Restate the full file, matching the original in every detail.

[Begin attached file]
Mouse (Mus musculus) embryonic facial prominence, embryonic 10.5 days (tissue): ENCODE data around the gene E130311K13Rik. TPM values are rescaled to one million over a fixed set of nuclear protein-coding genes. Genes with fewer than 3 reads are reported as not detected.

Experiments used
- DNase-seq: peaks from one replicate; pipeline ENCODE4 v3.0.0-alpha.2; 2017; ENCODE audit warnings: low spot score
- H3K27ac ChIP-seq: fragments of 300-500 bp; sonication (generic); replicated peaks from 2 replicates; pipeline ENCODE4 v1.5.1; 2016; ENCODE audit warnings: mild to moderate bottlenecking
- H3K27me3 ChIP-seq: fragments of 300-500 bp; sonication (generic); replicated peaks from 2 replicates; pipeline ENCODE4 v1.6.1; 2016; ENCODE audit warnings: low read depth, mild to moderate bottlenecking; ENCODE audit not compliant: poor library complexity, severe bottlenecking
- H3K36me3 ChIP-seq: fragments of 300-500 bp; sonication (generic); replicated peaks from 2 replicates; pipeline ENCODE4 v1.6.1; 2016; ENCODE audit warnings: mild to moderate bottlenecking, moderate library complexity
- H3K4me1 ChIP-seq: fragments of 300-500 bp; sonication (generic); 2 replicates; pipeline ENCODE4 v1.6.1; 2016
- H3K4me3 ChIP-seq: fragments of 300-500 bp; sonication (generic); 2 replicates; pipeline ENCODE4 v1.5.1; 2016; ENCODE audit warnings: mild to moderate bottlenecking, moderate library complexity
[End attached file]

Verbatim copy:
Mouse (Mus musculus) embryonic facial prominence, embryonic 10.5 days (tissue): ENCODE data around the gene E130311K13Rik. TPM values are rescaled to one million over a fixed set of nuclear protein-coding genes. Genes with fewer than 3 reads are reported as not detected.

Experiments used
- DNase-seq: peaks from one replicate; pipeline ENCODE4 v3.0.0-alpha.2; 2017; ENCODE audit warnings: low spot score
- H3K27ac ChIP-seq: fragments of 300-500 bp; sonication (generic); replicated peaks from 2 replicates; pipeline ENCODE4 v1.5.1; 2016; ENCODE audit warnings: mild to moderate bottlenecking
- H3K27me3 ChIP-seq: fragments of 300-500 bp; sonication (generic); replicated peaks from 2 replicates; pipeline ENCODE4 v1.6.1; 2016; ENCODE audit warnings: low read depth, mild to moderate bottlenecking; ENCODE audit not compliant: poor library complexity, severe bottlenecking
- H3K36me3 ChIP-seq: fragments of 300-500 bp; sonication (generic); replicated peaks from 2 replicates; pipeline ENCODE4 v1.6.1; 2016; ENCODE audit warnings: mild to moderate bottlenecking, moderate library complexity
- H3K4me1 ChIP-seq: fragments of 300-500 bp; sonication (generic); 2 replicates; pipeline ENCODE4 v1.6.1; 2016
- H3K4me3 ChIP-seq: fragments of 300-500 bp; sonication (generic); 2 replicates; pipeline ENCODE4 v1.5.1; 2016; ENCODE audit warnings: mild to moderate bottlenecking, moderate library complexity